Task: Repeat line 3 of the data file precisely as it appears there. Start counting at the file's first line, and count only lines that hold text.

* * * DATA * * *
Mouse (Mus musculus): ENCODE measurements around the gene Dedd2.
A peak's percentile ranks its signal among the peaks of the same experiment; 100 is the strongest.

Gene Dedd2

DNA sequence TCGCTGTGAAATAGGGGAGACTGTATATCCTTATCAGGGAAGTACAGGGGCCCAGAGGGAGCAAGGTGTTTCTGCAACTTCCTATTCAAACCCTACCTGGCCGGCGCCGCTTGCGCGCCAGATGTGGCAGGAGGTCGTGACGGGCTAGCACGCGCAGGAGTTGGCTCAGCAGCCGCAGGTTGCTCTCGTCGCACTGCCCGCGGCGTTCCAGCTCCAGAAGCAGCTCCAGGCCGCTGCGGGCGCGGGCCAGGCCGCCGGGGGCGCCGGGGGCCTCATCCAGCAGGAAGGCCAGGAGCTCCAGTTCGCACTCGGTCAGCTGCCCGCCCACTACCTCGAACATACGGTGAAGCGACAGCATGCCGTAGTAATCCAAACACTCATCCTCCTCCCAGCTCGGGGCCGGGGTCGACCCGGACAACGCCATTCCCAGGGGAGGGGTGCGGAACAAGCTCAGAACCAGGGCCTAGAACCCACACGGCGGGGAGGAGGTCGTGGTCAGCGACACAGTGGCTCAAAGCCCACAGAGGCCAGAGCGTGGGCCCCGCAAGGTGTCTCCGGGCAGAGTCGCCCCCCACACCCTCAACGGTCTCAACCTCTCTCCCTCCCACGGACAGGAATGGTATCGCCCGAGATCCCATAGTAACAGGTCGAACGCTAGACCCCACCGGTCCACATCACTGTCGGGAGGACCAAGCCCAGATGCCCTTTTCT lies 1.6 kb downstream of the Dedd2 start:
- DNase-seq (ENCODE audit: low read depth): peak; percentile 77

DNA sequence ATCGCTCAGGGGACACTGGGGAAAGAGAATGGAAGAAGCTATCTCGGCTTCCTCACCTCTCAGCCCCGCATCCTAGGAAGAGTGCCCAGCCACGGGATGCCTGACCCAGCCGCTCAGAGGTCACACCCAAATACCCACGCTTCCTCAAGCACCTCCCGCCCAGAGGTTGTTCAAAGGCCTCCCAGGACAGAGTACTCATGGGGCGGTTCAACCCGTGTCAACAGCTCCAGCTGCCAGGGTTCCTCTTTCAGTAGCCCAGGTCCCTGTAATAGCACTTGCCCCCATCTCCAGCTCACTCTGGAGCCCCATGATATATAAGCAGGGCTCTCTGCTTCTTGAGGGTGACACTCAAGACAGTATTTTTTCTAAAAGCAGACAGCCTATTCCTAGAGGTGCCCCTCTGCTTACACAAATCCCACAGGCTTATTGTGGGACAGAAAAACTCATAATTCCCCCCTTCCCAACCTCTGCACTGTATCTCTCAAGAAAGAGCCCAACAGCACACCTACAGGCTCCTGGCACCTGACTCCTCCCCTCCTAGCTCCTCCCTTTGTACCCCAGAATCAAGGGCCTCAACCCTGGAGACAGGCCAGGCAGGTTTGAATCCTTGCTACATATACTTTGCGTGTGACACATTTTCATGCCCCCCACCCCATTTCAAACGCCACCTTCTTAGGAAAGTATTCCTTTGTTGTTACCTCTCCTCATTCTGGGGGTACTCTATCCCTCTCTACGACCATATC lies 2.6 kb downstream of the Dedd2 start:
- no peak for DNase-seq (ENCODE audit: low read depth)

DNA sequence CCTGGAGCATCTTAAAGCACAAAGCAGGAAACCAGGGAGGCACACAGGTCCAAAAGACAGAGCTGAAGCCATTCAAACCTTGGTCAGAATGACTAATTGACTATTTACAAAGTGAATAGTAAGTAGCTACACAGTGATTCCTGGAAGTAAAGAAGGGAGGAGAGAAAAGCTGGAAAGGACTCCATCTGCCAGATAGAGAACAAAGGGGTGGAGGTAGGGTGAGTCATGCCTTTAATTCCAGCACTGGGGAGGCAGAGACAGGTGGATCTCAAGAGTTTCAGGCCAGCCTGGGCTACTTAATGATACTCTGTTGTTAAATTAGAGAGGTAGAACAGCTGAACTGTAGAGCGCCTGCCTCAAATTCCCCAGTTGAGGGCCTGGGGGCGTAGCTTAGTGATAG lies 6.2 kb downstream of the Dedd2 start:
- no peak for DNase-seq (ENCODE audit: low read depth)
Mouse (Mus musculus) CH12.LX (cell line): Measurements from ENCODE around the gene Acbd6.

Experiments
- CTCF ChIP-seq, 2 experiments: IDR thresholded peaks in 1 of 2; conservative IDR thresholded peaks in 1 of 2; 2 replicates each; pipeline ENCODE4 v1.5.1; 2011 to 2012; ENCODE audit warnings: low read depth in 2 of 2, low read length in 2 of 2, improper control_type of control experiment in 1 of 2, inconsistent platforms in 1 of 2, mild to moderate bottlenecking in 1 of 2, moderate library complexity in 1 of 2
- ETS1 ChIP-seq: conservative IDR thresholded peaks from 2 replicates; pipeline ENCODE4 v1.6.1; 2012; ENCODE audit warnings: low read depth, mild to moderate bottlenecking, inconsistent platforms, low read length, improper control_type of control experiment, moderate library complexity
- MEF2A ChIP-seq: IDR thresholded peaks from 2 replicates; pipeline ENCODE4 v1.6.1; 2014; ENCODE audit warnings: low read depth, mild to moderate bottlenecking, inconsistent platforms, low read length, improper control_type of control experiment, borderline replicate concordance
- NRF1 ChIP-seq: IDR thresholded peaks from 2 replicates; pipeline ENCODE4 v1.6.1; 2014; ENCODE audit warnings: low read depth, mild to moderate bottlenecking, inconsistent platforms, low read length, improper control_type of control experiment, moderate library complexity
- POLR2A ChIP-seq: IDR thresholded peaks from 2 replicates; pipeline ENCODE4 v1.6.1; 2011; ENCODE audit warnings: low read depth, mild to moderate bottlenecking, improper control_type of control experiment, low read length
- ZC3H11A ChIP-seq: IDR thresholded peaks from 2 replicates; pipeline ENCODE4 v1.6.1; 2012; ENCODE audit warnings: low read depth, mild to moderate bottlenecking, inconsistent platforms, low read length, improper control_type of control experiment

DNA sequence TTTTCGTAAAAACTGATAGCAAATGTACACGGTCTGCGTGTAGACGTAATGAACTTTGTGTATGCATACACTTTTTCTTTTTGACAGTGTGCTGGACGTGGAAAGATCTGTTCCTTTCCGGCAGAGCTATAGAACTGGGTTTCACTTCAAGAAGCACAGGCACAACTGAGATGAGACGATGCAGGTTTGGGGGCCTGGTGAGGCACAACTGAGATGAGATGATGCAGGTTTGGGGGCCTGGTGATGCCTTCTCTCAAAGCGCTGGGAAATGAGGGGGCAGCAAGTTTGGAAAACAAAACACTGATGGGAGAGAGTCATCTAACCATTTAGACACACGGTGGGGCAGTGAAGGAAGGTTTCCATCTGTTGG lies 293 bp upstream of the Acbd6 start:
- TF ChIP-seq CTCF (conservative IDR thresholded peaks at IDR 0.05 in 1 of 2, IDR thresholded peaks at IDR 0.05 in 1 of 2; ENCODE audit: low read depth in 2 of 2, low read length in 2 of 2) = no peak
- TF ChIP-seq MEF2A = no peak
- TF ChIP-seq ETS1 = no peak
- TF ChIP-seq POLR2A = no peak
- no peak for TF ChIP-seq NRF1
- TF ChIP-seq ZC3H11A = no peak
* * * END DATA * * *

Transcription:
Gene Dedd2